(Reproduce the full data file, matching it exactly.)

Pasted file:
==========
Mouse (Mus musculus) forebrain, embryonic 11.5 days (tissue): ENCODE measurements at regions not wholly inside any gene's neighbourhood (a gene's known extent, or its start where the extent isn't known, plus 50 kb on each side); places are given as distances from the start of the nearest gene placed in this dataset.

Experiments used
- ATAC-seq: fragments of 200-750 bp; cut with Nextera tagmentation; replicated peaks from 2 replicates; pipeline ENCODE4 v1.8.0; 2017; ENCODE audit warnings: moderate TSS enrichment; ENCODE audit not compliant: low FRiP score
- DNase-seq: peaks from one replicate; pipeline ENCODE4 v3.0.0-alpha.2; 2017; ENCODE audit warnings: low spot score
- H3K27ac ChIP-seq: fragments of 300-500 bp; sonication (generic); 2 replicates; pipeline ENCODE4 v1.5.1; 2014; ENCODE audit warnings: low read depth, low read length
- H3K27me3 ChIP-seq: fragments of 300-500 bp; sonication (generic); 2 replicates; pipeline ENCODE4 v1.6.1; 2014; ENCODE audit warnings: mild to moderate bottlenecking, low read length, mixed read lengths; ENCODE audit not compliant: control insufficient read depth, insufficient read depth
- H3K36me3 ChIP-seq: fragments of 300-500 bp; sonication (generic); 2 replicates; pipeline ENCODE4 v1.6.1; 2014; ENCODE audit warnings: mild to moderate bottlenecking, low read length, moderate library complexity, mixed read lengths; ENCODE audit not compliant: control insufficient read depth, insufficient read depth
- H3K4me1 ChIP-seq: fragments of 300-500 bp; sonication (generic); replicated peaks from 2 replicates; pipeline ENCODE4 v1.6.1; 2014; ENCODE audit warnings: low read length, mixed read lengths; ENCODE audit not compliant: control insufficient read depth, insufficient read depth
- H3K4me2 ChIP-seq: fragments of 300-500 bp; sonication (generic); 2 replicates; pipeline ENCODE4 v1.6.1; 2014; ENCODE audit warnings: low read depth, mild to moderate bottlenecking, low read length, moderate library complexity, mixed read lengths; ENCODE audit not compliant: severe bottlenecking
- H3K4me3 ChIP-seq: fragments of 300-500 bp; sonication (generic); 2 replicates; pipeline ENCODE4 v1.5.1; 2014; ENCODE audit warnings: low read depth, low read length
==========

Mouse (Mus musculus) forebrain, embryonic 11.5 days (tissue): ENCODE measurements at regions not wholly inside any gene's neighbourhood (a gene's known extent, or its start where the extent isn't known, plus 50 kb on each side); places are given as distances from the start of the nearest gene placed in this dataset.

Experiments used
- ATAC-seq: fragments of 200-750 bp; cut with Nextera tagmentation; replicated peaks from 2 replicates; pipeline ENCODE4 v1.8.0; 2017; ENCODE audit warnings: moderate TSS enrichment; ENCODE audit not compliant: low FRiP score
- DNase-seq: peaks from one replicate; pipeline ENCODE4 v3.0.0-alpha.2; 2017; ENCODE audit warnings: low spot score
- H3K27ac ChIP-seq: fragments of 300-500 bp; sonication (generic); 2 replicates; pipeline ENCODE4 v1.5.1; 2014; ENCODE audit warnings: low read depth, low read length
- H3K27me3 ChIP-seq: fragments of 300-500 bp; sonication (generic); 2 replicates; pipeline ENCODE4 v1.6.1; 2014; ENCODE audit warnings: mild to moderate bottlenecking, low read length, mixed read lengths; ENCODE audit not compliant: control insufficient read depth, insufficient read depth
- H3K36me3 ChIP-seq: fragments of 300-500 bp; sonication (generic); 2 replicates; pipeline ENCODE4 v1.6.1; 2014; ENCODE audit warnings: mild to moderate bottlenecking, low read length, moderate library complexity, mixed read lengths; ENCODE audit not compliant: control insufficient read depth, insufficient read depth
- H3K4me1 ChIP-seq: fragments of 300-500 bp; sonication (generic); replicated peaks from 2 replicates; pipeline ENCODE4 v1.6.1; 2014; ENCODE audit warnings: low read length, mixed read lengths; ENCODE audit not compliant: control insufficient read depth, insufficient read depth
- H3K4me2 ChIP-seq: fragments of 300-500 bp; sonication (generic); 2 replicates; pipeline ENCODE4 v1.6.1; 2014; ENCODE audit warnings: low read depth, mild to moderate bottlenecking, low read length, moderate library complexity, mixed read lengths; ENCODE audit not compliant: severe bottlenecking
- H3K4me3 ChIP-seq: fragments of 300-500 bp; sonication (generic); 2 replicates; pipeline ENCODE4 v1.5.1; 2014; ENCODE audit warnings: low read depth, low read length